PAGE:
SACRAMENTO – A senior citizen in Sacramento County is the first confirmed death in California in 2016 due to West Nile virus (WNV), according to an announcement Friday by the California Department of Public Health (CDPH).
“West Nile virus can cause a deadly infection in humans, and the elderly are particularly susceptible, as this unfortunate fatality illustrates,” stated CDPH Director and State Health Officer Dr. Karen Smith.
“West Nile virus activity in the state is increasing, so I urge Californians to take every possible precaution to protect themselves against mosquito bites,” Smith added.
CDPH has reported 10 human cases of WNV from eight California counties this year. In addition, the number of WNV positive dead birds and mosquito samples exceeds the numbers at this same time last year and are above the state’s most recent five-year average, according to the CDPH.
West Nile Virus in the Antelope Valley
So far this year, the Antelope Valley Mosquito and Vector Control District (AVMVCD) has confirmed West Nile Virus activity in one dead bird in Palmdale and nine sentinel chickens from four coops located in the Antelope Valley.
The chicken coops are located near 45th Street West and Avenue L; 50th Street West and Avenue N; 15th Street West and Avenue I; and 40th Street East and Avenue K. Technicians take blood samples from 60 chickens every two weeks. These chickens are placed in 10 coops throughout the district at the beginning of each year and serve as sentinels to monitor West Nile Virus and other mosquito borne disease activity.
The dead bird was picked up in Palmdale near 60th Street East and Avenue R on July 11. Certain bird species such as crows and ravens are susceptible to WNV and will die within a few days of being infected. Since birds can fly long distances, it is unknown where they have been infected. Dead bird reports can show patterns of unusually high numbers of birds dying in an area, according to the AVMVCD, and district staff members follow up with mosquito traps and thorough inspections.
“Because of the increased virus activity, we are checking all properties with pools that look even slightly suspicious on Google Earth images,” stated District Manager Cei Kratz. “If we have reports of a high number of mosquitoes in an area, we will check every pool in that neighborhood, to make sure we’re not missing a mosquito breeding source.”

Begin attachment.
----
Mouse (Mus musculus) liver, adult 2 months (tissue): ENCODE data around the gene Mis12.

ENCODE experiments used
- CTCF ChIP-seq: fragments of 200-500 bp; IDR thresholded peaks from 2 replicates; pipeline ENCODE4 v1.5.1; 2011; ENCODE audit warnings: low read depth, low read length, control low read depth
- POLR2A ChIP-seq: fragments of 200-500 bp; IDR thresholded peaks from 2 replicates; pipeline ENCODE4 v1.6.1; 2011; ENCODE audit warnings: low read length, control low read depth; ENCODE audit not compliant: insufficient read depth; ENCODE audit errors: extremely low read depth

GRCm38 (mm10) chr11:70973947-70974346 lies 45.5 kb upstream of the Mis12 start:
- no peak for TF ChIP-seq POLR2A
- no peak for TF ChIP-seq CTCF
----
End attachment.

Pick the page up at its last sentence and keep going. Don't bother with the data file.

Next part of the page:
West Nile virus is influenced by many factors, including climate, the number and types of birds and mosquitoes in an area, and the level of WNV immunity in birds. West Nile is transmitted to humans and animals by the bite of an infected mosquito.
The risk of serious illness to most people is low. However, some individuals – less than 1 percent – can develop serious neurologic illnesses such as encephalitis or meningitis. People 50 years of age and older and individuals with diabetes or hypertension have a higher chance of getting sick and are more likely to develop complications.
District officials are urging residents to follow these tips to avoid getting mosquito bites and West Nile Virus infection:
- Check your property for any standing water from sprinklers or thunder showers, and dump or drain all standing water. Keep swimming pools maintained or completely dry.
- Dress in light-colored long-sleeved clothes during mosquito activity. Mosquitoes are most active at dusk and dawn.
- Defend against mosquitoes by use repellents (i.e., DEET, Picaridin, oil of lemon eucalyptus, IR3535).
- Keep screen doors and windows in good repair and close them.
- Turn on fans to keep mosquitoes away.
- Don’t use bug zappers near your patio – they attract more mosquitoes than they kill.
To stay up-to-date on West Nile Virus activity and mosquito-related information in the Antelope Valley, visit www.avmosquito.org or contact the Antelope Valley Mosquito & Vector Control District at 661-942-2917.
Zika Virus: An Antelope Valley update
Zika virus is another mosquito-borne virus that is transmitted from one person to another — mainly by the yellow fever mosquito (Aedes aegypti) or the Asian tiger mosquito (Aedes albopictus). These mosquito species have been found in other areas of Los Angeles County, but there is no evidence of them in the Antelope Valley at this time, local health officials said.
Most people infected with Zika virus will not have any symptoms, or just mild ones. The most serious danger is to pregnant women, since it can cause certain birth defects (microcephaly) in their unborn child. The best way to avoid Zika virus infection is to remove standing water and use mosquito repellents that are recommended by EPA.
Local residents are asked to report any daytime mosquito activity to the AVMVCD, so they can inspect the area for evidence of the invasive Aedes species. These mosquitoes are aggressive daytime biters and like to be in close proximity to people. Their eggs are laid in containers and can dry up for a very long time, ready to hatch whenever water is filled into the container, according to local health officials.
For detailed information about Zika virus, visit www.cdc.gov/zika.
[Information via news release from the California Department of Public Health and the Antelope Valley Mosquito and Vector Control District.]